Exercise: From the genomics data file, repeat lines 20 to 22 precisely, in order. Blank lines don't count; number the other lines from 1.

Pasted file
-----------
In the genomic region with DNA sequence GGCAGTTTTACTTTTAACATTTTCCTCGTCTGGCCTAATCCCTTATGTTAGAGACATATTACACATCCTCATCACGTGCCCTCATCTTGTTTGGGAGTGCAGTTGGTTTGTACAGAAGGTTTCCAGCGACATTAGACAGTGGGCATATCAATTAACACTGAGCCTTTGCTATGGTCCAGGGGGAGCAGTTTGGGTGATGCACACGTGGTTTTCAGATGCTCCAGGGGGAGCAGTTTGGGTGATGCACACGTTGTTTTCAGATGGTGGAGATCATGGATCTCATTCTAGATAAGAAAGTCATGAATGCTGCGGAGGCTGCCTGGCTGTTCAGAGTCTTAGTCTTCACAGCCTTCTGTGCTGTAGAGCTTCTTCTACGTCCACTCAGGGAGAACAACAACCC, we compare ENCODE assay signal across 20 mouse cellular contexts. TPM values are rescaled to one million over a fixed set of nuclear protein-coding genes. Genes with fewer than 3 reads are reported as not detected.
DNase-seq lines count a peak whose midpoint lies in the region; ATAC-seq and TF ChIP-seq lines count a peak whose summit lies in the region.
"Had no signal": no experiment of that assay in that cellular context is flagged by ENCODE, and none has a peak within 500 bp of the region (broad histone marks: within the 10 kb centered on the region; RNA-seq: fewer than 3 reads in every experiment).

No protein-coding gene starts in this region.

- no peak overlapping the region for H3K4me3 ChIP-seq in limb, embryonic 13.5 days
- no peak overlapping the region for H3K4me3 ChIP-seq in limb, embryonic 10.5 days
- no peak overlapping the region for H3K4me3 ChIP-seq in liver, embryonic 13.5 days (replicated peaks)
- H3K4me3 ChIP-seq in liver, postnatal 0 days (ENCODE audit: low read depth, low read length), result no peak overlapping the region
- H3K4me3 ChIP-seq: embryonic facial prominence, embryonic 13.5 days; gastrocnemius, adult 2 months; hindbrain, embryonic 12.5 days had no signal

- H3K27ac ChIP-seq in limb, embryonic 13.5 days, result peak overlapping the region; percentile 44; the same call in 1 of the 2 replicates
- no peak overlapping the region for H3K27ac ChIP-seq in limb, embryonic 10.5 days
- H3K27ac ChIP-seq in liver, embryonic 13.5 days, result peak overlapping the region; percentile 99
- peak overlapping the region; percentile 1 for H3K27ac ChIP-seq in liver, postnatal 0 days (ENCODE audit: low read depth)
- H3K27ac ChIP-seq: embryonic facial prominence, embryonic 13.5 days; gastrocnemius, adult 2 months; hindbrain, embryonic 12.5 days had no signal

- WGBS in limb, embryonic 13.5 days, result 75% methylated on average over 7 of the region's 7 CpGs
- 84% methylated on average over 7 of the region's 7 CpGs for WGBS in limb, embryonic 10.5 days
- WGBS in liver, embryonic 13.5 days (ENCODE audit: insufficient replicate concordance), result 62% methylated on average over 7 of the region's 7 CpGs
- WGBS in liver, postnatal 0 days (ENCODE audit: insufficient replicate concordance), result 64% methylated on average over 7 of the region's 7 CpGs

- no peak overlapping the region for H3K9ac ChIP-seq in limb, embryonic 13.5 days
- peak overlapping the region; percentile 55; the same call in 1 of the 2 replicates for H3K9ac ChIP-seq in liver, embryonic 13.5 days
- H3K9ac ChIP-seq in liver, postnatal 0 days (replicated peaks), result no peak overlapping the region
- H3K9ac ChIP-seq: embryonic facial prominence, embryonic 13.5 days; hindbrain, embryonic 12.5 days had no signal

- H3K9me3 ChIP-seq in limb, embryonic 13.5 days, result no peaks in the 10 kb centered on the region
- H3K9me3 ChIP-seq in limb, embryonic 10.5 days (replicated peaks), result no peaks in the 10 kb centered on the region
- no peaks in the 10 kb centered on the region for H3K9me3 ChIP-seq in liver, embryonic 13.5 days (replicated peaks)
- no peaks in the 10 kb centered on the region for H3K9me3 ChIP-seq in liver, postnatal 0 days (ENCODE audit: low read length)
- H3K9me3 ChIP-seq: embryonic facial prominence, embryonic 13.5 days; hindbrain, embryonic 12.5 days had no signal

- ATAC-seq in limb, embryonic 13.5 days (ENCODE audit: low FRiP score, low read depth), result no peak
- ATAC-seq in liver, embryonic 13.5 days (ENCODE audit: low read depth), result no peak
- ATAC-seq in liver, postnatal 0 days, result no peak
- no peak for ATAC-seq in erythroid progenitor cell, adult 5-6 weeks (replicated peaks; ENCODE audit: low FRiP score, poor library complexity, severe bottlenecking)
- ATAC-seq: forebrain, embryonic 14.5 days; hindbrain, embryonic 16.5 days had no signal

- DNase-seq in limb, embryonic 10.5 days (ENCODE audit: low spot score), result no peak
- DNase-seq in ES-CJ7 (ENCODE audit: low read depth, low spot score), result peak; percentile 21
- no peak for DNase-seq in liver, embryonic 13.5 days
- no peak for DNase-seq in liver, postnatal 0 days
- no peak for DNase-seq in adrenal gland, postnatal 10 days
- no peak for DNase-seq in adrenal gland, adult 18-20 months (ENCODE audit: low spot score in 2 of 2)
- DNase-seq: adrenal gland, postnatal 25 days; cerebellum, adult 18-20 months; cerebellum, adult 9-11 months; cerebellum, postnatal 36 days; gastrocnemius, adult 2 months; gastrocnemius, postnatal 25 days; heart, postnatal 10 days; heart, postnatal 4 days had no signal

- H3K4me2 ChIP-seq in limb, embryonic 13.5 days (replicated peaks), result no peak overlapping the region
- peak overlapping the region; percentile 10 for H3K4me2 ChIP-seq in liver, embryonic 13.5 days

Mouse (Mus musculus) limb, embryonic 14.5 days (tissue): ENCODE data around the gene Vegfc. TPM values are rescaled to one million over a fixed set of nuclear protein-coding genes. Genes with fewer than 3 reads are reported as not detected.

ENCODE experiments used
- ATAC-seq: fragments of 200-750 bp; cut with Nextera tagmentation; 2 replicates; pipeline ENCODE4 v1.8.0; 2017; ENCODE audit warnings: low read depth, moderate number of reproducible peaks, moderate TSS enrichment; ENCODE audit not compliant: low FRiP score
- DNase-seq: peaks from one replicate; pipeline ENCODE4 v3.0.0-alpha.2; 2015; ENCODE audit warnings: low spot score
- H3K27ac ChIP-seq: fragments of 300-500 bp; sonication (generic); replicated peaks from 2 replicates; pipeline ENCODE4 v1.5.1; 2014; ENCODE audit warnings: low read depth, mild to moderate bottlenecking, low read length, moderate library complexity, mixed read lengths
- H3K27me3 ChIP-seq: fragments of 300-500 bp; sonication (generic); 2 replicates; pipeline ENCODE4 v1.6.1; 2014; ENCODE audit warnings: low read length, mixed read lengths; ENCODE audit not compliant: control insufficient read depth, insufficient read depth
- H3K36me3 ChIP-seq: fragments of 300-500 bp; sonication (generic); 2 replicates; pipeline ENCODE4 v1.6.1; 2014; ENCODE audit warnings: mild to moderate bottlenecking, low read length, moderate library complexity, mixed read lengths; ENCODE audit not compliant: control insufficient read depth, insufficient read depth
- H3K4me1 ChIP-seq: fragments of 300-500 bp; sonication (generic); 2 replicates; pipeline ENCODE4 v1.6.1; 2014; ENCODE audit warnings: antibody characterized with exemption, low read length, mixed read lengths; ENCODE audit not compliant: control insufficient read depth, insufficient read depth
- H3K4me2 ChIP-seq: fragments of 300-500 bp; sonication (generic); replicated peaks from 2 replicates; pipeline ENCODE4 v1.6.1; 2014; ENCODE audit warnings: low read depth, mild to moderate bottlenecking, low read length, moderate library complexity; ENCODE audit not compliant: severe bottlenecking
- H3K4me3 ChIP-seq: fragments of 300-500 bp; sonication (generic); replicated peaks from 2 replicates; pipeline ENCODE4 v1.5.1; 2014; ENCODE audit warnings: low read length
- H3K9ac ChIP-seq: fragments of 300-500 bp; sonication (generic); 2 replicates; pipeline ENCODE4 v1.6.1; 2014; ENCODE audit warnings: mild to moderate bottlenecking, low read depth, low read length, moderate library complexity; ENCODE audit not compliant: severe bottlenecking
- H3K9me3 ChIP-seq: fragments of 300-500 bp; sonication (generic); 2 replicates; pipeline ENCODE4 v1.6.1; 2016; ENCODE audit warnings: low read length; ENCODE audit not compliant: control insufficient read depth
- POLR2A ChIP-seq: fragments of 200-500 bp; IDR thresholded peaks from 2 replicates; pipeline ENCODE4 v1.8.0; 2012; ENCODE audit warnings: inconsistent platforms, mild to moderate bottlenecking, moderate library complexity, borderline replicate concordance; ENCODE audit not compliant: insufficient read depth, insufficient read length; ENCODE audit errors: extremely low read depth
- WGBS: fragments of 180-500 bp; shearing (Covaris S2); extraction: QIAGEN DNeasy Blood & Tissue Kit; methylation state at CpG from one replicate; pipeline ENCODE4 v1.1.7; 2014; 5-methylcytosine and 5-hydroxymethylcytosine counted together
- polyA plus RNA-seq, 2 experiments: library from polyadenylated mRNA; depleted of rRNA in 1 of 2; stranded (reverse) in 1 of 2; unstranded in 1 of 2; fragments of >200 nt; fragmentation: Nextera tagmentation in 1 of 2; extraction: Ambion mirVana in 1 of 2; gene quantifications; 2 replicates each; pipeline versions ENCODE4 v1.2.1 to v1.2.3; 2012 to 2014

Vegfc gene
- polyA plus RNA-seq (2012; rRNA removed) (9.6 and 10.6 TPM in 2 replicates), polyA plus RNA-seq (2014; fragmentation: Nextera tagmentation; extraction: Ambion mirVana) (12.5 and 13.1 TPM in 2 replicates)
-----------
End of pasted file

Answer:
- peak overlapping the region; percentile 55; the same call in 1 of the 2 replicates for H3K9ac ChIP-seq in liver, embryonic 13.5 days
- H3K9ac ChIP-seq in liver, postnatal 0 days (replicated peaks), result no peak overlapping the region
- H3K9ac ChIP-seq: embryonic facial prominence, embryonic 13.5 days; hindbrain, embryonic 12.5 days had no signal